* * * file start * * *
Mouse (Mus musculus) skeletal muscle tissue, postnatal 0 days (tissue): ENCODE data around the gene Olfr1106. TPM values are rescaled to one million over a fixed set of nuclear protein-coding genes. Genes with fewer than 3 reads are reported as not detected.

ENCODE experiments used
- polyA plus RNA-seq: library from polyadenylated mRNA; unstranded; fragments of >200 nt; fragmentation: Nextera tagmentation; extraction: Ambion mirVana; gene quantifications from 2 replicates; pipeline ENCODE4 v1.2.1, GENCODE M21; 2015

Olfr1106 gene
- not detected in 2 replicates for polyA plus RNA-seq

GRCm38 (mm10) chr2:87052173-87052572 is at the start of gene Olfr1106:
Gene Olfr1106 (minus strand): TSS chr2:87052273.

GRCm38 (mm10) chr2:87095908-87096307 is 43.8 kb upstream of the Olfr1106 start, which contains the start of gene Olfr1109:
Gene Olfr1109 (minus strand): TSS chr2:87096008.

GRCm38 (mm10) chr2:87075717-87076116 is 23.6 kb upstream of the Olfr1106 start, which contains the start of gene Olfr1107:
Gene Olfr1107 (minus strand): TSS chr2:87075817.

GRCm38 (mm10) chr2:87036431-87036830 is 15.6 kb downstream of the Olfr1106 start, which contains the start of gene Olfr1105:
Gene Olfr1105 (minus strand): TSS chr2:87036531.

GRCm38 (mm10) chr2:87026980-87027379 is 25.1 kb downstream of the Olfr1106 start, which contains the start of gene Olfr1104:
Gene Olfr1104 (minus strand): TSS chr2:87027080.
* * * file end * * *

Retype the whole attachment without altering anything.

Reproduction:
Mouse (Mus musculus) skeletal muscle tissue, postnatal 0 days (tissue): ENCODE data around the gene Olfr1106. TPM values are rescaled to one million over a fixed set of nuclear protein-coding genes. Genes with fewer than 3 reads are reported as not detected.

ENCODE experiments used
- polyA plus RNA-seq: library from polyadenylated mRNA; unstranded; fragments of >200 nt; fragmentation: Nextera tagmentation; extraction: Ambion mirVana; gene quantifications from 2 replicates; pipeline ENCODE4 v1.2.1, GENCODE M21; 2015

Olfr1106 gene
- not detected in 2 replicates for polyA plus RNA-seq

GRCm38 (mm10) chr2:87052173-87052572 is at the start of gene Olfr1106:
Gene Olfr1106 (minus strand): TSS chr2:87052273.

GRCm38 (mm10) chr2:87095908-87096307 is 43.8 kb upstream of the Olfr1106 start, which contains the start of gene Olfr1109:
Gene Olfr1109 (minus strand): TSS chr2:87096008.

GRCm38 (mm10) chr2:87075717-87076116 is 23.6 kb upstream of the Olfr1106 start, which contains the start of gene Olfr1107:
Gene Olfr1107 (minus strand): TSS chr2:87075817.

GRCm38 (mm10) chr2:87036431-87036830 is 15.6 kb downstream of the Olfr1106 start, which contains the start of gene Olfr1105:
Gene Olfr1105 (minus strand): TSS chr2:87036531.

GRCm38 (mm10) chr2:87026980-87027379 is 25.1 kb downstream of the Olfr1106 start, which contains the start of gene Olfr1104:
Gene Olfr1104 (minus strand): TSS chr2:87027080.